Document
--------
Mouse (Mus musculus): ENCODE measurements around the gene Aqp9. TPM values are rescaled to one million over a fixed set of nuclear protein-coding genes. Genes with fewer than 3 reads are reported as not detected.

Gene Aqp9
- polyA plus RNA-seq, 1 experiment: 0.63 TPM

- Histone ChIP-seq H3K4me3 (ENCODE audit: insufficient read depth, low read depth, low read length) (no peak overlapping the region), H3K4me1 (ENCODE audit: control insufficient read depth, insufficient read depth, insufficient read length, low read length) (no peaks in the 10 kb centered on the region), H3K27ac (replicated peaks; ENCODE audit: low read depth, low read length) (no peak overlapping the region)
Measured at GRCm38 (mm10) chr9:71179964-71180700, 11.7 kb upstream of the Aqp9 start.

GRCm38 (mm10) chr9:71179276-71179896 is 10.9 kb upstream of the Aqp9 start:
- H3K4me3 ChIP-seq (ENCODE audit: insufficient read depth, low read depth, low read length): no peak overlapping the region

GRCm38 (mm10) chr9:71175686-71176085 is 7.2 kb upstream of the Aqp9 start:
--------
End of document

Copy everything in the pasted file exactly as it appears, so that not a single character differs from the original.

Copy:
Mouse (Mus musculus): ENCODE measurements around the gene Aqp9. TPM values are rescaled to one million over a fixed set of nuclear protein-coding genes. Genes with fewer than 3 reads are reported as not detected.

Gene Aqp9
- polyA plus RNA-seq, 1 experiment: 0.63 TPM

- Histone ChIP-seq H3K4me3 (ENCODE audit: insufficient read depth, low read depth, low read length) (no peak overlapping the region), H3K4me1 (ENCODE audit: control insufficient read depth, insufficient read depth, insufficient read length, low read length) (no peaks in the 10 kb centered on the region), H3K27ac (replicated peaks; ENCODE audit: low read depth, low read length) (no peak overlapping the region)
Measured at GRCm38 (mm10) chr9:71179964-71180700, 11.7 kb upstream of the Aqp9 start.

GRCm38 (mm10) chr9:71179276-71179896 is 10.9 kb upstream of the Aqp9 start:
- H3K4me3 ChIP-seq (ENCODE audit: insufficient read depth, low read depth, low read length): no peak overlapping the region

GRCm38 (mm10) chr9:71175686-71176085 is 7.2 kb upstream of the Aqp9 start: